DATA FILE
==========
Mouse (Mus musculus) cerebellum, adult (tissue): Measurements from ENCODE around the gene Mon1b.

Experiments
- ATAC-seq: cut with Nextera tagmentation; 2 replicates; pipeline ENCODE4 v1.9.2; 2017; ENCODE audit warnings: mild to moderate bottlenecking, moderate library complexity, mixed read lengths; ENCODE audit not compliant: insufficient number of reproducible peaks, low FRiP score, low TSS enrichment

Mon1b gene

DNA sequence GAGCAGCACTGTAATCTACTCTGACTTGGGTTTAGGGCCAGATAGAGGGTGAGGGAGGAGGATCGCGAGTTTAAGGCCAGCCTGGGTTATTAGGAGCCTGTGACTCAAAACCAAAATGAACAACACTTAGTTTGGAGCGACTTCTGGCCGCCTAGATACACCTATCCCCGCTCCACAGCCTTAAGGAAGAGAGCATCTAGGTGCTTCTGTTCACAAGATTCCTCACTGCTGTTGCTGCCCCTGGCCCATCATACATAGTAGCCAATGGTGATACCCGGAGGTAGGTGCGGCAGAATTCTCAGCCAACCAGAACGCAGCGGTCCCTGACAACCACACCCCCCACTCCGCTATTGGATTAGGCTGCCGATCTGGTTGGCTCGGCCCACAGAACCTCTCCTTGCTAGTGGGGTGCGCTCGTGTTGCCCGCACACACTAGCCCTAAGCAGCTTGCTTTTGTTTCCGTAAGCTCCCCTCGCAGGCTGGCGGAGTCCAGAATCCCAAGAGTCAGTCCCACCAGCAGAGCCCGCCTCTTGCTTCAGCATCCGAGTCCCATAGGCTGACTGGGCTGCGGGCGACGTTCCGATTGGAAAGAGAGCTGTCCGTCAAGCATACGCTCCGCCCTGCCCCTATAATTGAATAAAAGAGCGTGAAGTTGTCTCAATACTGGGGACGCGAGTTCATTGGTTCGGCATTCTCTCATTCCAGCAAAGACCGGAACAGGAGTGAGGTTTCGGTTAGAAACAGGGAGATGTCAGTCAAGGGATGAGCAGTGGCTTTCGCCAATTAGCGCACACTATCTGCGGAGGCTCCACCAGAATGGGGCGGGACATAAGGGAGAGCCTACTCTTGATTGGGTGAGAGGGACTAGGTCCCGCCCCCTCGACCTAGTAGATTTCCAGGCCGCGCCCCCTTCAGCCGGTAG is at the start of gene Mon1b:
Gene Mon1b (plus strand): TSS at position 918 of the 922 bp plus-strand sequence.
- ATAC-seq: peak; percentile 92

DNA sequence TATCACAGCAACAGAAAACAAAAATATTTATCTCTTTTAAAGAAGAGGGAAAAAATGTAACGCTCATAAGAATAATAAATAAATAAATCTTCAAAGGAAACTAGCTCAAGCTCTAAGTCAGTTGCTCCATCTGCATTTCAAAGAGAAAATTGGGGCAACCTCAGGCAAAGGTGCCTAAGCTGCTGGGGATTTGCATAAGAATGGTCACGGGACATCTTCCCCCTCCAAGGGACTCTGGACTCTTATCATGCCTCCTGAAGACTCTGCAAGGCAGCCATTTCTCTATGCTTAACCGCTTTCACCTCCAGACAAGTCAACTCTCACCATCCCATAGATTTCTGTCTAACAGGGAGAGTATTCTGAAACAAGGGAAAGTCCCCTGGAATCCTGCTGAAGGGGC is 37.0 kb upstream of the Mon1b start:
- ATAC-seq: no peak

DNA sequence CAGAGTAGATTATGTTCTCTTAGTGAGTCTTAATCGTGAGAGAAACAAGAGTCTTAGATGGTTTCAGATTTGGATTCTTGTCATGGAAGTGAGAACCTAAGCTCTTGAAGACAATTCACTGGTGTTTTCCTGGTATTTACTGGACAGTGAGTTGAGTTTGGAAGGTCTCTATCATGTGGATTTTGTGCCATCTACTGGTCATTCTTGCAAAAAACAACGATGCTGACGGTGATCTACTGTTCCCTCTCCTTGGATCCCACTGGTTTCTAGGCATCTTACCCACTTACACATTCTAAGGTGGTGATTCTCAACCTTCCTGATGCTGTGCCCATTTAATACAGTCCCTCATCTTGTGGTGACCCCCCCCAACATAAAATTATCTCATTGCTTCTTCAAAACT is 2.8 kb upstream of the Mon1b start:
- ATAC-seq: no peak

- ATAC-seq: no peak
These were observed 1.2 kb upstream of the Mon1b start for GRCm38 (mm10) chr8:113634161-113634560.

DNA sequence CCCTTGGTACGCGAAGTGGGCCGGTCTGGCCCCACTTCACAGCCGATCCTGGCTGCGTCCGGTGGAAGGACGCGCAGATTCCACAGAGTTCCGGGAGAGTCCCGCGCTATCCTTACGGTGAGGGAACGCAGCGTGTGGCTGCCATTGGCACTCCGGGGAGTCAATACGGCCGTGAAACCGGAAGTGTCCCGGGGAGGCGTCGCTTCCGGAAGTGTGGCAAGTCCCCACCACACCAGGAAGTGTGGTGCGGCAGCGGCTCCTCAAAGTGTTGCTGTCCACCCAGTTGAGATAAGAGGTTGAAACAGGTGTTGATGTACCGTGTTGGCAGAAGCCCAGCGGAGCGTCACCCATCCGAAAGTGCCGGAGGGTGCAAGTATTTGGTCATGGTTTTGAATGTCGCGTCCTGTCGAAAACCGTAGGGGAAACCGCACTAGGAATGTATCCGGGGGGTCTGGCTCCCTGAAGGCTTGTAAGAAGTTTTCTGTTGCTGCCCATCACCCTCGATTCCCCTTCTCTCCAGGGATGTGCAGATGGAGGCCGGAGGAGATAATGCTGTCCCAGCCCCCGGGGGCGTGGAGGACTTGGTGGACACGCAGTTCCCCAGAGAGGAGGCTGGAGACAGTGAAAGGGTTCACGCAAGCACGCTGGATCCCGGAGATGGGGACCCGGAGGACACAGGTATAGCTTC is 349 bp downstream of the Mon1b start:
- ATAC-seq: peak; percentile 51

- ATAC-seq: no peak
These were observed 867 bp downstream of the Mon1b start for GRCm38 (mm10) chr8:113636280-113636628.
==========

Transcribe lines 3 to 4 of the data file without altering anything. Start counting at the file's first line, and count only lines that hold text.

- ATAC-seq: cut with Nextera tagmentation; 2 replicates; pipeline ENCODE4 v1.9.2; 2017; ENCODE audit warnings: mild to moderate bottlenecking, moderate library complexity, mixed read lengths; ENCODE audit not compliant: insufficient number of reproducible peaks, low FRiP score, low TSS enrichment

Mon1b gene